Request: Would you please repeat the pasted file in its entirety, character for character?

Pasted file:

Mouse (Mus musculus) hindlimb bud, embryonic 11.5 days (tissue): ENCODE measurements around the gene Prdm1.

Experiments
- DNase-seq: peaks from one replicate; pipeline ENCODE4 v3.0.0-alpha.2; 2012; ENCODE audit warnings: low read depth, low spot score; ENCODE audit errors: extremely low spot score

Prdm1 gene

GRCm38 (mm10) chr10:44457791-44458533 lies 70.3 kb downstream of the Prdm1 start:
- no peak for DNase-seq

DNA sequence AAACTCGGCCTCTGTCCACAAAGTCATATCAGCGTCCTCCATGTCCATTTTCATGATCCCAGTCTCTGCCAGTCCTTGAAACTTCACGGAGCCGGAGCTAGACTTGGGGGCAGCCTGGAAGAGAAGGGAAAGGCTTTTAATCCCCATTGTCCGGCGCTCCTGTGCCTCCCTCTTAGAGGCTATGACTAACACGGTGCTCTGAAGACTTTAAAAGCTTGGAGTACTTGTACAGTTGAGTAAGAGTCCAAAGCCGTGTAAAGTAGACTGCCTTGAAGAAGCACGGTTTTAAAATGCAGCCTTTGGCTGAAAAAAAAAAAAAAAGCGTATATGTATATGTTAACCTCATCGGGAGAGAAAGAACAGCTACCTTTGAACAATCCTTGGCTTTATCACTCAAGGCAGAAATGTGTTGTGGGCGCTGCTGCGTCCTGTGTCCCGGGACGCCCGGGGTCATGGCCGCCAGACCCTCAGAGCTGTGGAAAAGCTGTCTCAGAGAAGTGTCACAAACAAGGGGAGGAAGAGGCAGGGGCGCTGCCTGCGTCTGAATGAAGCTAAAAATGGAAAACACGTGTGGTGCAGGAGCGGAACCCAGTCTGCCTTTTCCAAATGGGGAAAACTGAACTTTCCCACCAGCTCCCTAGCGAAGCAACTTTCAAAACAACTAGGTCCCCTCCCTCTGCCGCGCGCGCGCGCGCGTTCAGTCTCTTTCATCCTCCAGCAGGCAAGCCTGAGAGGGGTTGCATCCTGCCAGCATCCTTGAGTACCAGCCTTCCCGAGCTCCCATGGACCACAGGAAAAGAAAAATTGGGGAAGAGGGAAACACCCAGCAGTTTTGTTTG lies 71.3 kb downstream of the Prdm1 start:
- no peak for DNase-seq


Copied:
Mouse (Mus musculus) hindlimb bud, embryonic 11.5 days (tissue): ENCODE measurements around the gene Prdm1.

Experiments
- DNase-seq: peaks from one replicate; pipeline ENCODE4 v3.0.0-alpha.2; 2012; ENCODE audit warnings: low read depth, low spot score; ENCODE audit errors: extremely low spot score

Prdm1 gene

GRCm38 (mm10) chr10:44457791-44458533 lies 70.3 kb downstream of the Prdm1 start:
- no peak for DNase-seq

DNA sequence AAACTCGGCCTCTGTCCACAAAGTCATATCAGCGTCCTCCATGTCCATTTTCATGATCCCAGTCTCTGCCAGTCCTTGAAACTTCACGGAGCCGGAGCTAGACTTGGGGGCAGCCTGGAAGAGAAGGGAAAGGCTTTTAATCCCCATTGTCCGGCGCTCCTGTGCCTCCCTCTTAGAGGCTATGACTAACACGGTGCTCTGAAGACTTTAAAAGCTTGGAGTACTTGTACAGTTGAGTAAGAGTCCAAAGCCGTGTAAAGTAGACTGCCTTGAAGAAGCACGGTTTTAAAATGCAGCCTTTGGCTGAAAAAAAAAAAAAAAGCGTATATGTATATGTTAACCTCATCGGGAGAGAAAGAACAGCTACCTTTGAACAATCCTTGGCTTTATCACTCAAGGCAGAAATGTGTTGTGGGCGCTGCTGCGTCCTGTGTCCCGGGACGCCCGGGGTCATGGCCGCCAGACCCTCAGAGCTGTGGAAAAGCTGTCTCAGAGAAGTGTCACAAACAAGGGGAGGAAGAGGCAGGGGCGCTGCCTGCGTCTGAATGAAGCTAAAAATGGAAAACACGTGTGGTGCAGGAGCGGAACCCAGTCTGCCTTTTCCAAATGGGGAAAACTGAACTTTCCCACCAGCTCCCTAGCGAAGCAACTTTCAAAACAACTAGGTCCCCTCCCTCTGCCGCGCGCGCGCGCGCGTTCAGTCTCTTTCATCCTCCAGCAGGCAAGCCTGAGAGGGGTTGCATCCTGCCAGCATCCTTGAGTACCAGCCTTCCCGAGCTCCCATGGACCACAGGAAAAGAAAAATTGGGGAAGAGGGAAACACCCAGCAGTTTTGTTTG lies 71.3 kb downstream of the Prdm1 start:
- no peak for DNase-seq